“Still I Rise” presented by Narika at the Cubberley Theatre, Palo Alto on May 18th, 2018. Tickets $35 for General Admission and $50 for VIP. For tickets and information, please visit: https://narika.brownpapertickets.com/
Sheer astonishment is the sentiment that comes to mind when you hear the F16s. How can an Indian band based in Chennai sound so Rock, from the vocals to the guitaring and keys to the lyrics.
Incredibly, they won the 2013 Jack Daniel’s Annual Rock Award for Best Emerging Act. Incredibly, they were winners in the Converse Road to Rubber Tracks contest which had them recording two numbers in Brooklyn, New York.
And incredibly, again, they are not musically trained. “None of us have any musical education whatsoever we sort of just picked up our instruments and found each other,” says Josh who does the vocals and guitars.
The band already has a seven track album called Kaleidoscope out. Their new album is in stealth mode, will have ten tracks, and is to be launched in September this year.
The F16s go by their first or nicknames; the others in the band are Vikram- the drummer, Shank on bass, Harshan on keys, and Abhinav aka Booby (“he was tubby as a child”) on the guitar. When asked how it all started, Josh says, “Chennai is a small city so everybody knows everybody, Vikram, Booby and I went to the same college and Shank and Harshan were mutual friends so we’d hang out with each other often. We decided to meet up one summer and just grab our gear and write some music.”
In 2014, Converse, the sports gear and apparel company, held a contest spanning different regions worldwide that would grant the winners studio time at the Rubber Tracks Studio in Brooklyn. The F16s were growing tired of competitions, this seemed like a “what’s-the-worst-that-could-happen” scenario. They got shortlisted, played the finals, won the contest. Late 2014, at the Brooklyn studio, they recorded two singles: “Blackboard” and “Jacuzzi.” When asked if it was tough deciding on which tracks Josh remembers, “We honestly didn’t give that a lot of thought, apart from the occasional back and forth at practice. The two songs we decided to go with were confirmed right outside the walls of the Rubber Tracks Studio. Those two songs seemed to fit perfectly with the space, the studio, the recording process. ”
The new album promises to be dissimilar to the previous releases and talks to universal themes such as romance, morality, selfishness and contempt. Josh describes further, “With a city like Chennai, melancholia comes easy but in spurts which can be easily heard through the record. I think with this album we find our selves forcefully complexed.”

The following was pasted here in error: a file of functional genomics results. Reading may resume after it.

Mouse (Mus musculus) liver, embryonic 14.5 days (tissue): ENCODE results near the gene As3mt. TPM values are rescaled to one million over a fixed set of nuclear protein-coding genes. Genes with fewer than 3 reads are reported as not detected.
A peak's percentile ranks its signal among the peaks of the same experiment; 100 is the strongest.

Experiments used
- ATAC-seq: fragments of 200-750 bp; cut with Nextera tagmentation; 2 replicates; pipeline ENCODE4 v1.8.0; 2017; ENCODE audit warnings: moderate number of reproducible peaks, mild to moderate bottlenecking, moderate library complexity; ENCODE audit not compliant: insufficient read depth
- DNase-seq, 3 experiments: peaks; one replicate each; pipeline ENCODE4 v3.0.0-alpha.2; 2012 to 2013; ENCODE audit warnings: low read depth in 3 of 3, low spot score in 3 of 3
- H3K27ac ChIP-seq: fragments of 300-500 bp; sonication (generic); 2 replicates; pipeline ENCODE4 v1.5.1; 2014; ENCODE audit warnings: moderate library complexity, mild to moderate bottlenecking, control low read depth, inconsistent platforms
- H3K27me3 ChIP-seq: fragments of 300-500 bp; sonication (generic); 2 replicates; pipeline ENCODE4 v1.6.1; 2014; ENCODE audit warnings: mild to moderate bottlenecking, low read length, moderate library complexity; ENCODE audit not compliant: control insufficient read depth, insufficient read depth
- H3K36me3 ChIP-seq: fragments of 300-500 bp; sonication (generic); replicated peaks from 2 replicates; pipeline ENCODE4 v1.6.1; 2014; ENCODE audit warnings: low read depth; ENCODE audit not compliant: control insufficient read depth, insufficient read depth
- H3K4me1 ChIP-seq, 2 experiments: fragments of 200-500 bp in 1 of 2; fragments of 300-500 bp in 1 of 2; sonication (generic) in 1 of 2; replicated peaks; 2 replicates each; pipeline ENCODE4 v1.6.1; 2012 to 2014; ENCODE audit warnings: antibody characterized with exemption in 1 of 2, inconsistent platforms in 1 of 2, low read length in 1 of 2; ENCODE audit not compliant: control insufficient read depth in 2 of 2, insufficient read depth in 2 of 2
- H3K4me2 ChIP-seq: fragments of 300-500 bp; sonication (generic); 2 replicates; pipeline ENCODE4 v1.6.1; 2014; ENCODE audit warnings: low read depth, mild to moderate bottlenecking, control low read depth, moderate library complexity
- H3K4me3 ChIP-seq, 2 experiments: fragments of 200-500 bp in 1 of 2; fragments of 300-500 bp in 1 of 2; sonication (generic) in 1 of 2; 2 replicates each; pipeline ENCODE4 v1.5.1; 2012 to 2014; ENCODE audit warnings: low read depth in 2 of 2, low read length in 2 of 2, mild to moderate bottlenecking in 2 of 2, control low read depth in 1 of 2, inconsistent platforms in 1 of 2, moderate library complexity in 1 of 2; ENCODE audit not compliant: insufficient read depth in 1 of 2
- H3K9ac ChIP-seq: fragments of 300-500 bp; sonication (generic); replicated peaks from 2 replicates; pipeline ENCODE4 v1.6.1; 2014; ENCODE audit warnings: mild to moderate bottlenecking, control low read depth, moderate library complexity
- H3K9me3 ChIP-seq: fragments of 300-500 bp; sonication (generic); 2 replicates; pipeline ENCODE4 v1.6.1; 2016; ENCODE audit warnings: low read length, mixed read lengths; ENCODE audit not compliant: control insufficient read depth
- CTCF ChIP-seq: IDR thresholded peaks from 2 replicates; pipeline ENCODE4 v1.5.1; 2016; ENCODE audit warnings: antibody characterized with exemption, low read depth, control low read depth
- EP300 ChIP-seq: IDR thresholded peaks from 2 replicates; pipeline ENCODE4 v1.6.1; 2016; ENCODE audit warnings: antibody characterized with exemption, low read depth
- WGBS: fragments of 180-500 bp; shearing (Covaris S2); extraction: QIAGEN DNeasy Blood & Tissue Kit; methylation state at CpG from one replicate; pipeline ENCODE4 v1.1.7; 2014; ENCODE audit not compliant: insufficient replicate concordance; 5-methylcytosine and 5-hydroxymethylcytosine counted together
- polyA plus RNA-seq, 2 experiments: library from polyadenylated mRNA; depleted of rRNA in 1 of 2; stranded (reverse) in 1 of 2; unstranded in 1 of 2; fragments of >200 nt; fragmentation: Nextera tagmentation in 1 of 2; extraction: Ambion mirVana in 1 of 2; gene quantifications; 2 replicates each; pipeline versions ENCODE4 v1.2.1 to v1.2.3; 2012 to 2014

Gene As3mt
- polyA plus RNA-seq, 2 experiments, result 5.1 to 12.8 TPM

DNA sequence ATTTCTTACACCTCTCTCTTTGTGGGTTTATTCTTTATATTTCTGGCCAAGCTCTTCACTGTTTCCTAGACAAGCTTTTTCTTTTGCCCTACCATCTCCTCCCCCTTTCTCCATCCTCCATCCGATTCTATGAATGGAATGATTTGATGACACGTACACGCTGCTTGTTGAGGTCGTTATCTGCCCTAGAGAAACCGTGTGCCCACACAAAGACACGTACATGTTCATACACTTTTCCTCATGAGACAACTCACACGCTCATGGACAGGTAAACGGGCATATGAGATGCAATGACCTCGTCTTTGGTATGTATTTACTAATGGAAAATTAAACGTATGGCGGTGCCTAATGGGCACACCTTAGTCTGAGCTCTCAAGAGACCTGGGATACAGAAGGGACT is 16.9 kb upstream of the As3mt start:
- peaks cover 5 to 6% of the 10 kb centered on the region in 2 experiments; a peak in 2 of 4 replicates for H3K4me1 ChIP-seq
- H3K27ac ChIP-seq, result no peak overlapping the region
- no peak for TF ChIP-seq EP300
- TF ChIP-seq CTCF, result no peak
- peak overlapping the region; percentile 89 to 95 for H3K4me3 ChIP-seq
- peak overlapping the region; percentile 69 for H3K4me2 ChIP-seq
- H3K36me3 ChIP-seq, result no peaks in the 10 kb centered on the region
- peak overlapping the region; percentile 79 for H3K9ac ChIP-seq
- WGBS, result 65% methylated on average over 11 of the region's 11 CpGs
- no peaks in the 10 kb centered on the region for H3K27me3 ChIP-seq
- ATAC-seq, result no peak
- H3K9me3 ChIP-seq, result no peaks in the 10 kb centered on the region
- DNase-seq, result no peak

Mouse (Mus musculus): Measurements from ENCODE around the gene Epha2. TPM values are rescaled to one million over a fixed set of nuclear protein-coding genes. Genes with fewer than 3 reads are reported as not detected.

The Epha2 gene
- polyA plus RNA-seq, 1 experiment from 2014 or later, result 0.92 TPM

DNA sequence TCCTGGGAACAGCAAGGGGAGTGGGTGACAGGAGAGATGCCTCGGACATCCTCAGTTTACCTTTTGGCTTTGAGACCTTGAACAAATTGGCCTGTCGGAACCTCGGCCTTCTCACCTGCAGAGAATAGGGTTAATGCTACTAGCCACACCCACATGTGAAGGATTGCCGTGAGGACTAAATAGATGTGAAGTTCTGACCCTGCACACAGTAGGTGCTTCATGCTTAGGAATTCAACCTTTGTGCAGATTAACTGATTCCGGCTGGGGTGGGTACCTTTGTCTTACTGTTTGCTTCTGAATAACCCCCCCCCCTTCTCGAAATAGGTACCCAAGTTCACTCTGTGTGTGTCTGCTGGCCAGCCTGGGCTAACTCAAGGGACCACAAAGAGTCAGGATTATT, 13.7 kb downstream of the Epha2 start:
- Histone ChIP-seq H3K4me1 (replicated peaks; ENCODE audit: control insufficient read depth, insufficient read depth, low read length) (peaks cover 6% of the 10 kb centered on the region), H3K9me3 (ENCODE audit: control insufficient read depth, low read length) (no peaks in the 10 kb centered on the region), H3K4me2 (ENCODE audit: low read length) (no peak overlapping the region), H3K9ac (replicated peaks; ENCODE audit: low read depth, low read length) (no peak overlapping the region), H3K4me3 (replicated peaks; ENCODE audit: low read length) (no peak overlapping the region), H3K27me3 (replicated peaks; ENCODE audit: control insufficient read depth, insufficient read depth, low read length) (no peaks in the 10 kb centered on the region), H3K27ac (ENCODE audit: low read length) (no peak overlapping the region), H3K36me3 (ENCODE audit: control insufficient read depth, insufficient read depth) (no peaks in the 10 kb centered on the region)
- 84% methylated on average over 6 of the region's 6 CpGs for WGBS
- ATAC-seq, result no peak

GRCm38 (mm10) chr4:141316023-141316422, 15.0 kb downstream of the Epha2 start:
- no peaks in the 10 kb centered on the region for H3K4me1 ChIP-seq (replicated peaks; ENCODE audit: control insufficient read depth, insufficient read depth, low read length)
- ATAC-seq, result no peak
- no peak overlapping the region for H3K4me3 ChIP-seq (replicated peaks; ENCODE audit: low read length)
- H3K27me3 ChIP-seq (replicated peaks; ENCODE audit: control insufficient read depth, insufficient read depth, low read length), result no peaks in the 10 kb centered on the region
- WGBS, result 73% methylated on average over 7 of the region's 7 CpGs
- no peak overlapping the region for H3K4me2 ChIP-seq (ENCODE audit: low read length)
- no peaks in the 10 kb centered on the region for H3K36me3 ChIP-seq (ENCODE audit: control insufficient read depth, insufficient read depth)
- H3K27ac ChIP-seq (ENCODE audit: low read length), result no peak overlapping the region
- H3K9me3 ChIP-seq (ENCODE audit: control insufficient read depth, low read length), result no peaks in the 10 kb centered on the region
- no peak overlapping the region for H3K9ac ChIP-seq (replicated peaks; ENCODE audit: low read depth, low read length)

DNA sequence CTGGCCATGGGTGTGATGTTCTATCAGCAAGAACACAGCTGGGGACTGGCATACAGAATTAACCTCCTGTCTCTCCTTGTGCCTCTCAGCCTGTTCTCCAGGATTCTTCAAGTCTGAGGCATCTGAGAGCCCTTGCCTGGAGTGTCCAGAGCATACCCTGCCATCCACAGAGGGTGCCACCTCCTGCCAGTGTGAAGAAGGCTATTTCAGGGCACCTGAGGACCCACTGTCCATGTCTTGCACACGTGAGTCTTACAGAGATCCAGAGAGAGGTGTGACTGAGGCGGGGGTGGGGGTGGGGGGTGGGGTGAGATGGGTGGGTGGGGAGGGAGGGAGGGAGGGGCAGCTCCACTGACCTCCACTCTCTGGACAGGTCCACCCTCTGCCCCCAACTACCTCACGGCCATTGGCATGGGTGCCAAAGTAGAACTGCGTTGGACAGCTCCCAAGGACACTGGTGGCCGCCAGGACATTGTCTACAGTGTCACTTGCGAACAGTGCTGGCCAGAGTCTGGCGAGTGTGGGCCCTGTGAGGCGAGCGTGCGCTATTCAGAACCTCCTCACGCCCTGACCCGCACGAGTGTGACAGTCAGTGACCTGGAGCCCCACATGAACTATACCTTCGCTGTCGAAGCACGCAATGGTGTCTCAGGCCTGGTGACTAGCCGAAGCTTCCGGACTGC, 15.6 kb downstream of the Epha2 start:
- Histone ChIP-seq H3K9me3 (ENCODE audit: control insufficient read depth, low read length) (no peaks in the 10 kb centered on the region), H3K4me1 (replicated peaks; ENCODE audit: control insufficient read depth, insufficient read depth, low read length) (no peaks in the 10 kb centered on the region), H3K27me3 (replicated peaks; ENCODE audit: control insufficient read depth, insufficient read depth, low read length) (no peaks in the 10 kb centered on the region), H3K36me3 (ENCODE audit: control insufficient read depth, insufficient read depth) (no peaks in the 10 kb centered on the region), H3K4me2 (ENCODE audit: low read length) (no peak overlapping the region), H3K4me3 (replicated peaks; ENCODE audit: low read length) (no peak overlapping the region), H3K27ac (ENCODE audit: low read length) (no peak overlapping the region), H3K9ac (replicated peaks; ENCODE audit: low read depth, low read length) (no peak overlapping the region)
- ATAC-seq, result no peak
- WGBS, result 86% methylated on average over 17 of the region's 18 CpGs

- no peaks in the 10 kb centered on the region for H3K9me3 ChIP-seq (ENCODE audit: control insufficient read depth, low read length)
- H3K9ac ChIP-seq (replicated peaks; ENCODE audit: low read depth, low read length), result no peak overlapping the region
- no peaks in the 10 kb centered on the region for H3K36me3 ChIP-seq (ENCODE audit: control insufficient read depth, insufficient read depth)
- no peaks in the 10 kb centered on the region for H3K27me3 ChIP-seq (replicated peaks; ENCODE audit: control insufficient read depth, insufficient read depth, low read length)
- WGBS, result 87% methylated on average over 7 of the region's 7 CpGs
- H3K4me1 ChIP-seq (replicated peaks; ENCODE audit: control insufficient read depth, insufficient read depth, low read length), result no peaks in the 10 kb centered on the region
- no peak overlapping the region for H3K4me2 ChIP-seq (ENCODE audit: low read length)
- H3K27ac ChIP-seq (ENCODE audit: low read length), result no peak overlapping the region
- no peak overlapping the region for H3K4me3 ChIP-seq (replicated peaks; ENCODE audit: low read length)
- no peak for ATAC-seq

A great example of this are the lyrics to “Digital Dead,” an upcoming track:
Digital men with a digital smile, Since I’ve been running in a circle … Cause I’ve been waiting a while Who do they want us to be?
Try again, But dont start as yet.
No sudden moves, just sudden death.
So what comes first, the lyrics or the tune? “It almost always starts with a hook that would click this little knob in our brains that would trigger something that feels like we always knew what to play. We start with a tune and then I sort of spread/spill lyrics over it, cause I want the music to carry the lyrics and not the other way around,” opines Josh.
The Brooklyn-studio-recorded songs have a passive aggressive feel, conveying a rebellion by wholly embracing the “melancholia.” “Blackboard” begins on the upbeat, superb guitaring and keys introducing us to the lyrics which say, “… jumping to the river, but the river wouldn’t carry you on….looking to the mirror but the mirror wasn’t looking at you.” The music lifts you up to counter the lyrics, which are brutally honest. “Jacuzzi” on the other hand, has suspenseful music in tune with the lyrics that start off “As I’m walking on broken glass…”
If living in Chennai and living off of its vibe has literally driven the F16s to music, then their New York experience will prove to be one of the defining moments of their musical caliber. As Josh says, “New York is the originator, the place where innovations in musical styles begin.”